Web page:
The perinatal period, from the time of conception up to one year after the birth of a baby, is often a time of celebration and joy. This is not, however, the case for all parents! Worldwide, as many as 1 in 5 women are known to experience challenges with perinatal mood and anxiety disorders. It is an experience that is common to all types of parents, no matter their age, ethnicity, income or culture. As many as 1 in 10 partners can experience perinatal mood and anxiety disorders as well. When mental health concerns go unnoticed and untreated, the consequences can be long lasting and can impact the whole family. By talking about mental health concerns and seeking treatment and support, parents can start to feel like themselves again!
What do perinatal mental health concerns look like? Women in their pregnancy and up to one year after the birth of the baby may find themselves feeling sad, tearful or crying a lot. They may be anxious, can’t stop worrying and seek constant reassurance. They may feel a range of emotions like hopelessness, worthlessness, guilt, or shame. They may find little or no enjoyment in things that used to make them happy. They may find changes in their eating or sleeping patterns and have difficulty sleeping despite being exhausted. They may have scary thoughts about hurting themselves or their baby. Partners may experience these symptoms as well.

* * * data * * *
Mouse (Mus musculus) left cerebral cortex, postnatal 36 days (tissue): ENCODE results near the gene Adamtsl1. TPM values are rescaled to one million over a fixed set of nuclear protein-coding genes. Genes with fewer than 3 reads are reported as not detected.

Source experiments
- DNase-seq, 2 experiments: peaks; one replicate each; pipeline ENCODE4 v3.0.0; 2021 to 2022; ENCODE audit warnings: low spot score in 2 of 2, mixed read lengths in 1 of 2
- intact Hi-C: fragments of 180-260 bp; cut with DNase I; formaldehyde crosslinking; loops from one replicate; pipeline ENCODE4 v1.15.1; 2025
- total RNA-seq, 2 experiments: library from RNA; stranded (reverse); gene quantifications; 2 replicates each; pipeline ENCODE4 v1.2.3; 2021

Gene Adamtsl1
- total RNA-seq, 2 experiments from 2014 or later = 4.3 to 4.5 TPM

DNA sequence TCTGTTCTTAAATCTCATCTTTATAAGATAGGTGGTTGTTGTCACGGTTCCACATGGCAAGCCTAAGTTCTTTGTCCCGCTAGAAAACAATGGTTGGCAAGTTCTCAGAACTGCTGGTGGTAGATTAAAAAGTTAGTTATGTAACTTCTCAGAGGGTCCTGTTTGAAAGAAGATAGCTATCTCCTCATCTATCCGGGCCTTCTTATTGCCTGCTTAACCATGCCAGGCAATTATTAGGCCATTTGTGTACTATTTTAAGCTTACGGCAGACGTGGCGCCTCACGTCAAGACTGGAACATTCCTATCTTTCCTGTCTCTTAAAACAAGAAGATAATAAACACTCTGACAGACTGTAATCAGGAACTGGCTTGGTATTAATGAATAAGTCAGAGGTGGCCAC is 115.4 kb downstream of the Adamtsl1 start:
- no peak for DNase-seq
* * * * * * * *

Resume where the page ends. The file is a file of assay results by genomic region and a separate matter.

What can you do if you feel this way? Talk about how you are feeling with a loved one or someone you trust. Speak with a healthcare professional. Seek support groups within your community, like the Mother Reach Support Group (https://www.healthunit.com/mother-reach) or the Parent and Infant Relationship Clinic (https://twitter.com/pairclinic?lang=en). Find ways to build exercise into your day, even if it’s just walking around the mall on a cold, wintery day. Consume a range of healthy foods from Canada’s Food Guide. Rest and aim to get as much sleep as possible. Find enjoyable activities that help you to relax and feel centered- journal, meditate, listen to uplifting music, take a warm bath. Accept help from family and friends!
Many parents suffer from perinatal mood and anxiety disorders. If you are one of these people, know that you are not alone and it is not your fault. Help and support are just around the corner. For more information on perinatal mental health, and for a detailed list of resources in the Middlesex-London Community, visit:- https://www.healthunit.com/pmh.
Heidi Reynolds RN PHN IBCLC
Middlesex-London Health Unit for the Community Early Years Partnership